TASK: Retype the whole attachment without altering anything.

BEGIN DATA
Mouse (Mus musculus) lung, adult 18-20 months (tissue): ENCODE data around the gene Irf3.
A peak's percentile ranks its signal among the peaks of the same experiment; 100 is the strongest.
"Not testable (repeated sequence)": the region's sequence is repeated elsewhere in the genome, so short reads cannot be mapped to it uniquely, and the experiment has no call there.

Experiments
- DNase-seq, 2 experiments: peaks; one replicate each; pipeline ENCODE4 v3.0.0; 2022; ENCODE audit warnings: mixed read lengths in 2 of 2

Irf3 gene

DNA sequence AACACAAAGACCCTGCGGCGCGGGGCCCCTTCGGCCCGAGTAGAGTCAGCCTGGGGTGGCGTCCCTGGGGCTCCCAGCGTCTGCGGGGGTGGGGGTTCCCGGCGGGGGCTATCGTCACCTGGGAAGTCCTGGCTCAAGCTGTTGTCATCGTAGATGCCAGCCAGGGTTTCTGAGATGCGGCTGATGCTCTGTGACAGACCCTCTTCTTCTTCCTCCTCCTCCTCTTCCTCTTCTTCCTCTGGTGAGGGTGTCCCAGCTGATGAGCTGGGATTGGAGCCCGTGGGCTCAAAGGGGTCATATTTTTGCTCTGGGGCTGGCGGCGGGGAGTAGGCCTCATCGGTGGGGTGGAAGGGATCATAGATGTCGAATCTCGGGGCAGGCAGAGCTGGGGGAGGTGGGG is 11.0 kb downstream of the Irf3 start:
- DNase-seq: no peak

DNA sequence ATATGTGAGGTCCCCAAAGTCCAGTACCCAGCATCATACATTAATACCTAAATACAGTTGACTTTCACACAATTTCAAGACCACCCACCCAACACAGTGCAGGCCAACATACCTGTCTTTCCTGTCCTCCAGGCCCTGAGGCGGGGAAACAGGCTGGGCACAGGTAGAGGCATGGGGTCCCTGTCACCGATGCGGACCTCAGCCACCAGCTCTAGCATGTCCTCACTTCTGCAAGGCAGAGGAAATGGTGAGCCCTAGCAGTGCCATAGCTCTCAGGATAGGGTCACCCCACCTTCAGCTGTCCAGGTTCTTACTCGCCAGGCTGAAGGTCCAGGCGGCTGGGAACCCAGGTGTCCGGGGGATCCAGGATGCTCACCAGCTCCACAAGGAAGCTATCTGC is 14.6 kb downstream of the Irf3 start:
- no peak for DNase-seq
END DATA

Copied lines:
Mouse (Mus musculus) lung, adult 18-20 months (tissue): ENCODE data around the gene Irf3.
A peak's percentile ranks its signal among the peaks of the same experiment; 100 is the strongest.
"Not testable (repeated sequence)": the region's sequence is repeated elsewhere in the genome, so short reads cannot be mapped to it uniquely, and the experiment has no call there.

Experiments
- DNase-seq, 2 experiments: peaks; one replicate each; pipeline ENCODE4 v3.0.0; 2022; ENCODE audit warnings: mixed read lengths in 2 of 2

Irf3 gene

DNA sequence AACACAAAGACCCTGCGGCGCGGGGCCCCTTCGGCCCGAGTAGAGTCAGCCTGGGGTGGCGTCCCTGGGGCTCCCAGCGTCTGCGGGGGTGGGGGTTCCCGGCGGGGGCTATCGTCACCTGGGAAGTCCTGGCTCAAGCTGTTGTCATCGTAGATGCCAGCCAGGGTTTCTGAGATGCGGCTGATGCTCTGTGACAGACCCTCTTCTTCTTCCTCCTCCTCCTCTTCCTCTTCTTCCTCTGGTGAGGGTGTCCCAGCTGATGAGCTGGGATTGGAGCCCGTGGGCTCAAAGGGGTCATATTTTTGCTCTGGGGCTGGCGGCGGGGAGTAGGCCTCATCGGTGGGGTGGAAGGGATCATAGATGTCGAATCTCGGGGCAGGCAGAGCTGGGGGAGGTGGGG is 11.0 kb downstream of the Irf3 start:
- DNase-seq: no peak

DNA sequence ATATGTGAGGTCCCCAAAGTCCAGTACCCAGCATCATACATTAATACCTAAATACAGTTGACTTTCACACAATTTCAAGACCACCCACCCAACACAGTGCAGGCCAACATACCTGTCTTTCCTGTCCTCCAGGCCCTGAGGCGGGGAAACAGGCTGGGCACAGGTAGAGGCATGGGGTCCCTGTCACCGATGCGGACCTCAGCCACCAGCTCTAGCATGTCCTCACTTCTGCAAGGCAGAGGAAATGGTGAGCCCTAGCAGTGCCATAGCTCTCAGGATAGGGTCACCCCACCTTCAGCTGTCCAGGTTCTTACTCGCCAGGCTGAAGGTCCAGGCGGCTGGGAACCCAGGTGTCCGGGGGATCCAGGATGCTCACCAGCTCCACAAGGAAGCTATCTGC is 14.6 kb downstream of the Irf3 start:
- no peak for DNase-seq